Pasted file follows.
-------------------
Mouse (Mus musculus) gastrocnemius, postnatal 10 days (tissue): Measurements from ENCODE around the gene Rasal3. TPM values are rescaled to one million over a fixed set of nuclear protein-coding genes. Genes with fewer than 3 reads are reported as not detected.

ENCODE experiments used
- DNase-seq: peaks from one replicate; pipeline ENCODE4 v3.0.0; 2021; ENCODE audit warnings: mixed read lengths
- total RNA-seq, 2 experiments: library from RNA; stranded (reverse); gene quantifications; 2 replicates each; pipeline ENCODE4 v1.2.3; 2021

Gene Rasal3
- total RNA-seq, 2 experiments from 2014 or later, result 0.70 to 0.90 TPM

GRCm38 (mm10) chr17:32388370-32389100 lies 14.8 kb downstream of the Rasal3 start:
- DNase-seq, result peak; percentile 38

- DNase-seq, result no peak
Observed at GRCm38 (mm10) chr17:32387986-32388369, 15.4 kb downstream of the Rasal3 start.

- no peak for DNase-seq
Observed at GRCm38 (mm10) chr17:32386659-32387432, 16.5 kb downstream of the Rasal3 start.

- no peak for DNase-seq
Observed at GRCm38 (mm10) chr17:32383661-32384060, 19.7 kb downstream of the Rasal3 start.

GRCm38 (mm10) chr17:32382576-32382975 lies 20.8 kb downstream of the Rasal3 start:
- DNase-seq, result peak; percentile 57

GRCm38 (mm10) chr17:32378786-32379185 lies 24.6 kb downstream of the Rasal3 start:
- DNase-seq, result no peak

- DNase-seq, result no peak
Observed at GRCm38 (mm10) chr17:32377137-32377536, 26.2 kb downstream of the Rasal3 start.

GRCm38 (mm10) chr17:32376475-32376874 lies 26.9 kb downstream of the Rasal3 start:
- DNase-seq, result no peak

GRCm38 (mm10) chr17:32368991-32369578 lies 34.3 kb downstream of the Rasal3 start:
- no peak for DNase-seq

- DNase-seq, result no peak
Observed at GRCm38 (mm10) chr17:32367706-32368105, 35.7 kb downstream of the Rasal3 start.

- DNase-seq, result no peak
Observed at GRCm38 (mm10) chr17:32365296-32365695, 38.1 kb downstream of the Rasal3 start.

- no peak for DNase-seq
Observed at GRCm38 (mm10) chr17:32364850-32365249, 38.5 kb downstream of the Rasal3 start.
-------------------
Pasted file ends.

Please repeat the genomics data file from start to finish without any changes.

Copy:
Mouse (Mus musculus) gastrocnemius, postnatal 10 days (tissue): Measurements from ENCODE around the gene Rasal3. TPM values are rescaled to one million over a fixed set of nuclear protein-coding genes. Genes with fewer than 3 reads are reported as not detected.

ENCODE experiments used
- DNase-seq: peaks from one replicate; pipeline ENCODE4 v3.0.0; 2021; ENCODE audit warnings: mixed read lengths
- total RNA-seq, 2 experiments: library from RNA; stranded (reverse); gene quantifications; 2 replicates each; pipeline ENCODE4 v1.2.3; 2021

Gene Rasal3
- total RNA-seq, 2 experiments from 2014 or later, result 0.70 to 0.90 TPM

GRCm38 (mm10) chr17:32388370-32389100 lies 14.8 kb downstream of the Rasal3 start:
- DNase-seq, result peak; percentile 38

- DNase-seq, result no peak
Observed at GRCm38 (mm10) chr17:32387986-32388369, 15.4 kb downstream of the Rasal3 start.

- no peak for DNase-seq
Observed at GRCm38 (mm10) chr17:32386659-32387432, 16.5 kb downstream of the Rasal3 start.

- no peak for DNase-seq
Observed at GRCm38 (mm10) chr17:32383661-32384060, 19.7 kb downstream of the Rasal3 start.

GRCm38 (mm10) chr17:32382576-32382975 lies 20.8 kb downstream of the Rasal3 start:
- DNase-seq, result peak; percentile 57

GRCm38 (mm10) chr17:32378786-32379185 lies 24.6 kb downstream of the Rasal3 start:
- DNase-seq, result no peak

- DNase-seq, result no peak
Observed at GRCm38 (mm10) chr17:32377137-32377536, 26.2 kb downstream of the Rasal3 start.

GRCm38 (mm10) chr17:32376475-32376874 lies 26.9 kb downstream of the Rasal3 start:
- DNase-seq, result no peak

GRCm38 (mm10) chr17:32368991-32369578 lies 34.3 kb downstream of the Rasal3 start:
- no peak for DNase-seq

- DNase-seq, result no peak
Observed at GRCm38 (mm10) chr17:32367706-32368105, 35.7 kb downstream of the Rasal3 start.

- DNase-seq, result no peak
Observed at GRCm38 (mm10) chr17:32365296-32365695, 38.1 kb downstream of the Rasal3 start.

- no peak for DNase-seq
Observed at GRCm38 (mm10) chr17:32364850-32365249, 38.5 kb downstream of the Rasal3 start.